Larry is reading The Pigeon Tunnel, a collection of memories by John le Carre. Over breakfast yesterday he read this excerpt to me about the transition from the Soviet Union to Russia, which made me laugh out loud:
…in 1993, criminalized capitalism had seized hold of the failed state like a frenzy and turned it into the Wild East. I was keen to take a look at that new, windy Russia, too. It therefore happened that my two trips straddled the greatest social upheaval in Russian history since the Bolshevik Revolution. And uniquely–if you set aside a coup or two, a few thousand victims of contract killings, gang shootouts, political assassinations, extortion and torture–the transition was, by Russian standard, bloodless.
Larry read me an article by John le Carré in the NY Times Suday about Philip Semour Hoffman in the film “A Most Wanted Man,” a remembrance more than an obituary. It was beautifully written. Here are a few excerpts:
“Philip took vivid stock of everything, all the time. It was painful and exhausting work, and probably in the end his undoing. The world was too bright for him to handle. He had to screw up his eyes or be dazzled to death. Like Chatterton, he went seven times round the moon to your one, and every time he set off, you were never sure he’d come back, which is what I believe somebody said about the German poet Hölderlin: Whenever he left the room, you were afraid you’d seen the last of him. And if that sounds like wisdom after the event, it isn’t. Philip was burning himself out before your eyes.”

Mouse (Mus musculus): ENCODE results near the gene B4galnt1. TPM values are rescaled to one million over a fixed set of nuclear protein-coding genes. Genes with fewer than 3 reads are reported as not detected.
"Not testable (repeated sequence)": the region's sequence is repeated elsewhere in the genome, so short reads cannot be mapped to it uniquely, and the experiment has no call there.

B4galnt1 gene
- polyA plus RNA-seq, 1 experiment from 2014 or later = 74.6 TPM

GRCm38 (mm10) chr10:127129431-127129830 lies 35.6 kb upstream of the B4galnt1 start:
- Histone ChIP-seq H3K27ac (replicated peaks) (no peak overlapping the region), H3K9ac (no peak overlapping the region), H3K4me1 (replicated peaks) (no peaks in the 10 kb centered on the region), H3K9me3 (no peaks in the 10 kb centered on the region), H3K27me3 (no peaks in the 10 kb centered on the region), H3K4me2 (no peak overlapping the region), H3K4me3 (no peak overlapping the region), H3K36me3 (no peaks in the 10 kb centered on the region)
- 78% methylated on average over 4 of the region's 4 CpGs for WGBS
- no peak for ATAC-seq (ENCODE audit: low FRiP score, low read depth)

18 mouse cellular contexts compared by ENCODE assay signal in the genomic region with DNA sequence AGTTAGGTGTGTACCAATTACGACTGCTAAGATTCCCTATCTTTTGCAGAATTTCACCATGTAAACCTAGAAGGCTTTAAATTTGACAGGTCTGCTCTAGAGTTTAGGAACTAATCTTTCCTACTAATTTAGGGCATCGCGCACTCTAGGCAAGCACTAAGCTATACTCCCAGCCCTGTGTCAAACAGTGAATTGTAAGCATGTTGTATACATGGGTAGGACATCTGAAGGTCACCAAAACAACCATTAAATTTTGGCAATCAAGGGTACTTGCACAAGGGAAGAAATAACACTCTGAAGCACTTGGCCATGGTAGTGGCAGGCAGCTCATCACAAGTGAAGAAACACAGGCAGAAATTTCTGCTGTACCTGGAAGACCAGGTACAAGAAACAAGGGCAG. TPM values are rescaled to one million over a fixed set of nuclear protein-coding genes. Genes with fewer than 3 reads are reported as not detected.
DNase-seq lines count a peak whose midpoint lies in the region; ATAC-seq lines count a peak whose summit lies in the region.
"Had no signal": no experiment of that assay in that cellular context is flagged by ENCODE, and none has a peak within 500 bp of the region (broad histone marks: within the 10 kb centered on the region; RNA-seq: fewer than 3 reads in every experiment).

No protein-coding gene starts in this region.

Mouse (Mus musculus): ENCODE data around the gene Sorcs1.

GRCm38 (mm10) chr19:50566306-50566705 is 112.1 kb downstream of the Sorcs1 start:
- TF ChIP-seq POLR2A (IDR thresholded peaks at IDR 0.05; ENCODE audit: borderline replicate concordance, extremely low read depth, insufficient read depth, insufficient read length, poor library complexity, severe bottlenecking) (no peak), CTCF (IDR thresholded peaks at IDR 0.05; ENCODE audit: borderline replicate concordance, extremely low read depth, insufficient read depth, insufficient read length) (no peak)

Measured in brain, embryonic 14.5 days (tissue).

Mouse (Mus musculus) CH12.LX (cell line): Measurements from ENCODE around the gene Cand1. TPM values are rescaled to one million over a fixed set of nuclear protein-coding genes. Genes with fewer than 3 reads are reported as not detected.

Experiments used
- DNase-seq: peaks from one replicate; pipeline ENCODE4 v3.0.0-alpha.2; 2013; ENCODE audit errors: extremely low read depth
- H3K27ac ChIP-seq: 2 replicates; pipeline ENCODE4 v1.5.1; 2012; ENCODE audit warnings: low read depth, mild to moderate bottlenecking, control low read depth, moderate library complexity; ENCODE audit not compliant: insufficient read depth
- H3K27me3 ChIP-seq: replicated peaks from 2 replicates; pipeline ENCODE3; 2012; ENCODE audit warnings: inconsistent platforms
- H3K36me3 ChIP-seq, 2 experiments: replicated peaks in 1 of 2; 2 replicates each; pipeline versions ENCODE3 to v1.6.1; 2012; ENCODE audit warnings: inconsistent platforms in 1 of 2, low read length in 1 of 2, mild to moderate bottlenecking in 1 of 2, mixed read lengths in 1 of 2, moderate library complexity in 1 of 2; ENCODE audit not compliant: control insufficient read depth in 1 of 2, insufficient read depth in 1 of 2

“It’s hard now to write with detachment about Philip’s performance as a desperate middle-aged man going amok, or the way he fashioned the arc of his character’s self-destruction… Philip had to have that dialogue with himself, and it must have been a pretty morbid one, filled with questions like: At which point exactly do I lose all sense of moderation? Or, why do I insist on going through with this whole thing when deep down I know it can only end in tragedy? But tragedy lured Bachmann like a wrecker’s lamp, and it lured Philip, too.” Continue reading “That man can write!”